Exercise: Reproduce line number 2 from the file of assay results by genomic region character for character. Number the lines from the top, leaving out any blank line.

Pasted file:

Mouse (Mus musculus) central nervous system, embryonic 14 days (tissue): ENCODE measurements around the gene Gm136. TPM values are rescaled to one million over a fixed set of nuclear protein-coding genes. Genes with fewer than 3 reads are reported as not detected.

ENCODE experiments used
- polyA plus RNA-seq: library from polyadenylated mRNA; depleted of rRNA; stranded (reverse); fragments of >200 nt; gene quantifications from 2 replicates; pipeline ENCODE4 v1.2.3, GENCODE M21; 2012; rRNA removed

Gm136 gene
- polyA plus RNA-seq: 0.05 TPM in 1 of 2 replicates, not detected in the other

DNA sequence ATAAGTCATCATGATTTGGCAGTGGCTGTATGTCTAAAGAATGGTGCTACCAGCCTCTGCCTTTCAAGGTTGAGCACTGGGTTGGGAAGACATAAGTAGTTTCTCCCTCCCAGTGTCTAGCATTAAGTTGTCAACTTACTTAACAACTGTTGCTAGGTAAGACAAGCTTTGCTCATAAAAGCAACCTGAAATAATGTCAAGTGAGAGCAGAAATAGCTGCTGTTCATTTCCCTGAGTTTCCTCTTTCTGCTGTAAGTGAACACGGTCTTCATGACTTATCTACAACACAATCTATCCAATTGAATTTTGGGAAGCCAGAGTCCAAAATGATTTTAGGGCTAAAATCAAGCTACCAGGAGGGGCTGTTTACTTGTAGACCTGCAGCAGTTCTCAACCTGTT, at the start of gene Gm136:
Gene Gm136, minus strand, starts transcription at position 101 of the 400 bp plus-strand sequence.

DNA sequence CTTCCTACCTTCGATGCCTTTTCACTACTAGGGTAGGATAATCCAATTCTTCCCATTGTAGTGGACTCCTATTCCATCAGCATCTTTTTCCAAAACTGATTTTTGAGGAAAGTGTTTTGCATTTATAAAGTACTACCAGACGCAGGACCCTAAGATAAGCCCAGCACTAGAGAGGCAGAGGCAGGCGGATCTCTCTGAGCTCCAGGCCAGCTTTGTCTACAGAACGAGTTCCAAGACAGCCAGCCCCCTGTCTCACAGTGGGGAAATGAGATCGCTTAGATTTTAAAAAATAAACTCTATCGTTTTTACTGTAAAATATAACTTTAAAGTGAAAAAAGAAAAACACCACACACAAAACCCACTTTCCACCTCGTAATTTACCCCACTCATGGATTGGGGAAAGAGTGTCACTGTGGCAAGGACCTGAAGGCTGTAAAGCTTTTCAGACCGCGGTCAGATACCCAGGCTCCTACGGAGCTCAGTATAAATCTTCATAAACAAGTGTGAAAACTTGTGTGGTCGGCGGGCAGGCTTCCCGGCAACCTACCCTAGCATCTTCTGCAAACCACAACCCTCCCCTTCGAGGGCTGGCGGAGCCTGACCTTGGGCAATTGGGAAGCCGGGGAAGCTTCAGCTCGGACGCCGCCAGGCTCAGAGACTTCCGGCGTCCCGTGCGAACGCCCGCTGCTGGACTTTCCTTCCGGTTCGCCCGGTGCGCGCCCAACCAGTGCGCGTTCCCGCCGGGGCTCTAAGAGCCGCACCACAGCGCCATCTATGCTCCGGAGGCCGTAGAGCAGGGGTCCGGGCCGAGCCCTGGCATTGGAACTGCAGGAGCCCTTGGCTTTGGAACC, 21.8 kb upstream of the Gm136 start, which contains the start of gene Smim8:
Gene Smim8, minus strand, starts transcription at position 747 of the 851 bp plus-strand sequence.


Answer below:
ENCODE experiments used